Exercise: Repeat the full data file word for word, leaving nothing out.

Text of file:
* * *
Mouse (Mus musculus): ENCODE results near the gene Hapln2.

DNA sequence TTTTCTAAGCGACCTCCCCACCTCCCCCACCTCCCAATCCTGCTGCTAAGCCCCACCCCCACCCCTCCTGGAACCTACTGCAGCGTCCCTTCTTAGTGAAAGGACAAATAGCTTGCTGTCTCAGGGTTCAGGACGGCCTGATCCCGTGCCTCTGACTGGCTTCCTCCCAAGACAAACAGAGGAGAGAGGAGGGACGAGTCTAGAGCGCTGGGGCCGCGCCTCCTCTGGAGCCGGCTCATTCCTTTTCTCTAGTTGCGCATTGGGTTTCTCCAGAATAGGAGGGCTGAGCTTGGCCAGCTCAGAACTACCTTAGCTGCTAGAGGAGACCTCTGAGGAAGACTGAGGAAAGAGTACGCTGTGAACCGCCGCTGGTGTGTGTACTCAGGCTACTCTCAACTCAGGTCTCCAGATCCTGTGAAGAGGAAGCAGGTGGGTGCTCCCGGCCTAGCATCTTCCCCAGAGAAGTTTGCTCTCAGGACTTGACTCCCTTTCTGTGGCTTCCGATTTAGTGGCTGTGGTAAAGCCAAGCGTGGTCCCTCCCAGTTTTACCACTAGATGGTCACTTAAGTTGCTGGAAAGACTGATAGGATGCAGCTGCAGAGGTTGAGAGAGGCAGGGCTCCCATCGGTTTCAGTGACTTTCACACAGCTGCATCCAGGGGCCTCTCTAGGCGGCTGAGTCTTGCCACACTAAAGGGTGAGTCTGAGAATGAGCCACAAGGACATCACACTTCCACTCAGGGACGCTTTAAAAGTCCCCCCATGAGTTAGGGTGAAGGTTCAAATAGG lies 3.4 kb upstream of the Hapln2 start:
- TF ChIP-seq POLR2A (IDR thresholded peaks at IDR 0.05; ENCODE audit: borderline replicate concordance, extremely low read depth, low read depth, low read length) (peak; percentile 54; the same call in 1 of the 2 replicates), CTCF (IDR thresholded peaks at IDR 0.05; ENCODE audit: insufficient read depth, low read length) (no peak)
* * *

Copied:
Mouse (Mus musculus): ENCODE results near the gene Hapln2.

DNA sequence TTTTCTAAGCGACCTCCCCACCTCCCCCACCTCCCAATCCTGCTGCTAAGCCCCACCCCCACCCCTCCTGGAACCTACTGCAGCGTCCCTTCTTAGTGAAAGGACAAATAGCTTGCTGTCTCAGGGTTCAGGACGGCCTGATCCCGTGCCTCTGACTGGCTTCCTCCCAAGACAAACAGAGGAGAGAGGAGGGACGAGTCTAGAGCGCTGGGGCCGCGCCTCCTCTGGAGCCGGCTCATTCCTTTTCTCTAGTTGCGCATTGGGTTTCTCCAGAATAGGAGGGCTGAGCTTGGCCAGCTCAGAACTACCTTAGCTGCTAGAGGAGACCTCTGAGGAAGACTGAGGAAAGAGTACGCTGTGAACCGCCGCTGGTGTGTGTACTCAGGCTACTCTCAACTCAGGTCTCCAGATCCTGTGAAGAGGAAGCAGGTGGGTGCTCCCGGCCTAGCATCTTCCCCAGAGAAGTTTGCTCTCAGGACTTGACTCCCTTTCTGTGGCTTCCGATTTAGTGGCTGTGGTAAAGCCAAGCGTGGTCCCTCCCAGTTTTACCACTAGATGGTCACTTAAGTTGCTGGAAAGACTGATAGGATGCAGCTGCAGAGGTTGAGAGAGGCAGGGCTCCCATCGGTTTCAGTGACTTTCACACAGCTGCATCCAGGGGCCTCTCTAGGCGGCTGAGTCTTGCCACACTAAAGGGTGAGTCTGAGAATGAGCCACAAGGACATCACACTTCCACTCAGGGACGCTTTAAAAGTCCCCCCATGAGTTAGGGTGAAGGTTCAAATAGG lies 3.4 kb upstream of the Hapln2 start:
- TF ChIP-seq POLR2A (IDR thresholded peaks at IDR 0.05; ENCODE audit: borderline replicate concordance, extremely low read depth, low read depth, low read length) (peak; percentile 54; the same call in 1 of the 2 replicates), CTCF (IDR thresholded peaks at IDR 0.05; ENCODE audit: insufficient read depth, low read length) (no peak)